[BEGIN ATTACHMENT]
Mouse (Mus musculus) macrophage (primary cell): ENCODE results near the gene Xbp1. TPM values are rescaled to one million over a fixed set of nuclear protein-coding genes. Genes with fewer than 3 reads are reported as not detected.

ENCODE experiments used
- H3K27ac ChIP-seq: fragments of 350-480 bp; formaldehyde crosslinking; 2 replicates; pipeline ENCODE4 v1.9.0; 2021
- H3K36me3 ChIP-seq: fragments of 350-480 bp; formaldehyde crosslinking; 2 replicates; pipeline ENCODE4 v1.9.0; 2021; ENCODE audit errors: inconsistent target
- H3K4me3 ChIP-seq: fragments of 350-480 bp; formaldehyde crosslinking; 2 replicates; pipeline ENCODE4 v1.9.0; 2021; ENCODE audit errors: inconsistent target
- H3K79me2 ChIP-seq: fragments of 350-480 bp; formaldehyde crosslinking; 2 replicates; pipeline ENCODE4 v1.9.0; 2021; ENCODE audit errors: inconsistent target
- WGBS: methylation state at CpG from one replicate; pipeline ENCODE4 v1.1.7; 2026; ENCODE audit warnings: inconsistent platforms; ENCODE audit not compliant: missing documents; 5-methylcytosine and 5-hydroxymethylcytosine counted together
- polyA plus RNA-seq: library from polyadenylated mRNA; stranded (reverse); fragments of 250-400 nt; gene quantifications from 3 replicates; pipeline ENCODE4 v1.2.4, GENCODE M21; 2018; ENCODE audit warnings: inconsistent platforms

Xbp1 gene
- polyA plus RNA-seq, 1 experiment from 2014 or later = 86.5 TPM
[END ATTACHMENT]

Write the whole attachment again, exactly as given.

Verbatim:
Mouse (Mus musculus) macrophage (primary cell): ENCODE results near the gene Xbp1. TPM values are rescaled to one million over a fixed set of nuclear protein-coding genes. Genes with fewer than 3 reads are reported as not detected.

ENCODE experiments used
- H3K27ac ChIP-seq: fragments of 350-480 bp; formaldehyde crosslinking; 2 replicates; pipeline ENCODE4 v1.9.0; 2021
- H3K36me3 ChIP-seq: fragments of 350-480 bp; formaldehyde crosslinking; 2 replicates; pipeline ENCODE4 v1.9.0; 2021; ENCODE audit errors: inconsistent target
- H3K4me3 ChIP-seq: fragments of 350-480 bp; formaldehyde crosslinking; 2 replicates; pipeline ENCODE4 v1.9.0; 2021; ENCODE audit errors: inconsistent target
- H3K79me2 ChIP-seq: fragments of 350-480 bp; formaldehyde crosslinking; 2 replicates; pipeline ENCODE4 v1.9.0; 2021; ENCODE audit errors: inconsistent target
- WGBS: methylation state at CpG from one replicate; pipeline ENCODE4 v1.1.7; 2026; ENCODE audit warnings: inconsistent platforms; ENCODE audit not compliant: missing documents; 5-methylcytosine and 5-hydroxymethylcytosine counted together
- polyA plus RNA-seq: library from polyadenylated mRNA; stranded (reverse); fragments of 250-400 nt; gene quantifications from 3 replicates; pipeline ENCODE4 v1.2.4, GENCODE M21; 2018; ENCODE audit warnings: inconsistent platforms

Xbp1 gene
- polyA plus RNA-seq, 1 experiment from 2014 or later = 86.5 TPM